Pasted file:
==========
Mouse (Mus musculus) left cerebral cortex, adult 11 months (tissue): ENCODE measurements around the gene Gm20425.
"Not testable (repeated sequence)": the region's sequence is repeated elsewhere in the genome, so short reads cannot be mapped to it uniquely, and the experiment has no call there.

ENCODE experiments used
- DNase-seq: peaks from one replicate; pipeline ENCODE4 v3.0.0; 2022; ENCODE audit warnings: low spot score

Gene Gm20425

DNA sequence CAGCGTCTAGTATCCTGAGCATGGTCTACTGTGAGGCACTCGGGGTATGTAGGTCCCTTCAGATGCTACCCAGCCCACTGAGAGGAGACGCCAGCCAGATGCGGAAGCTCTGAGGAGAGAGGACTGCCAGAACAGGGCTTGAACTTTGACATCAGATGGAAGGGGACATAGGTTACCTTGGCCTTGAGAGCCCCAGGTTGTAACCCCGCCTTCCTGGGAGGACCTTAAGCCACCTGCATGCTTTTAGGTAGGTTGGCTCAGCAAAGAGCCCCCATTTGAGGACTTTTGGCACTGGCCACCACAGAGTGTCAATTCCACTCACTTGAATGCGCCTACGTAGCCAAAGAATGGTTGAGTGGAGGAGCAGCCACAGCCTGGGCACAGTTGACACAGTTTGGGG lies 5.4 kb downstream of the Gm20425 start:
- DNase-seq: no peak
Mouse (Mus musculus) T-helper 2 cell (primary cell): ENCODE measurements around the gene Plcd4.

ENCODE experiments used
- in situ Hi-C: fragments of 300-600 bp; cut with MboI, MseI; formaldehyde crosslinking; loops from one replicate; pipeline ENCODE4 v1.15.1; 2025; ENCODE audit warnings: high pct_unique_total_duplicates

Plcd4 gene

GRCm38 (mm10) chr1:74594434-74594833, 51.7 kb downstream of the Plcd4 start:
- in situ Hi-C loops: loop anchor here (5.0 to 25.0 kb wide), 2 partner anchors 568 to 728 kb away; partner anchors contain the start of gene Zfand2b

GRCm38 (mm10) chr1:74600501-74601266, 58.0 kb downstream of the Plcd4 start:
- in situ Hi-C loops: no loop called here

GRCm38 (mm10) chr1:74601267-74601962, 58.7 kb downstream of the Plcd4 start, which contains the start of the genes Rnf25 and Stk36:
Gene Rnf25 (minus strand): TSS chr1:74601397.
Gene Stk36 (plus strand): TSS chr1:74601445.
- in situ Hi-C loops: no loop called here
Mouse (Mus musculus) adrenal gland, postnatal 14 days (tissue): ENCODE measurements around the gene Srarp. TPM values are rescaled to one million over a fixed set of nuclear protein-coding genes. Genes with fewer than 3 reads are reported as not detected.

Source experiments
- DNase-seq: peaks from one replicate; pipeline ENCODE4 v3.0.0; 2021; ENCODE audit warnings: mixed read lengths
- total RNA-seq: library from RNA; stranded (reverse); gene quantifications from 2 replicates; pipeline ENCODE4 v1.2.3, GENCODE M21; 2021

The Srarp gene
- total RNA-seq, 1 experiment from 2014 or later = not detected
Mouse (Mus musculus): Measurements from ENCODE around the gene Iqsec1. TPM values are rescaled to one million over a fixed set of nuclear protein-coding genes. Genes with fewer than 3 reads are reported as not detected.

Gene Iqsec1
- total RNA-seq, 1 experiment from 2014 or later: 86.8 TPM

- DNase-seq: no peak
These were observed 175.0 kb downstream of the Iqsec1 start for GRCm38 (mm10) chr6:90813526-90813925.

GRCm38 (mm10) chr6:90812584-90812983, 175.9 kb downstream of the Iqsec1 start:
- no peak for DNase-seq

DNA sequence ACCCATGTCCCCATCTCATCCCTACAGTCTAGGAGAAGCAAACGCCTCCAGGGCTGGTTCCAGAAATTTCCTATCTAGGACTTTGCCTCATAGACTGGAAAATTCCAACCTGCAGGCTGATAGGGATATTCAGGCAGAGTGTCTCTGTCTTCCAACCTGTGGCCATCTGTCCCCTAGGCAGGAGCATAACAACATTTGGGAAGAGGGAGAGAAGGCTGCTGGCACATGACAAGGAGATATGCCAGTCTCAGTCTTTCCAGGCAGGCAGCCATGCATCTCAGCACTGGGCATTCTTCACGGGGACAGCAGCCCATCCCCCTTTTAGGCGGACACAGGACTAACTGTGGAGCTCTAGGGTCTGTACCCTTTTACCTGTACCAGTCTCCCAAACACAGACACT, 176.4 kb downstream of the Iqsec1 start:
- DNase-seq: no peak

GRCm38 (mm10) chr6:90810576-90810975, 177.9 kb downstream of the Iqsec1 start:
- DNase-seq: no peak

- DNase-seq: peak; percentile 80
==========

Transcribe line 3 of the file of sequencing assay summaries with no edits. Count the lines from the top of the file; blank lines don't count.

ENCODE experiments used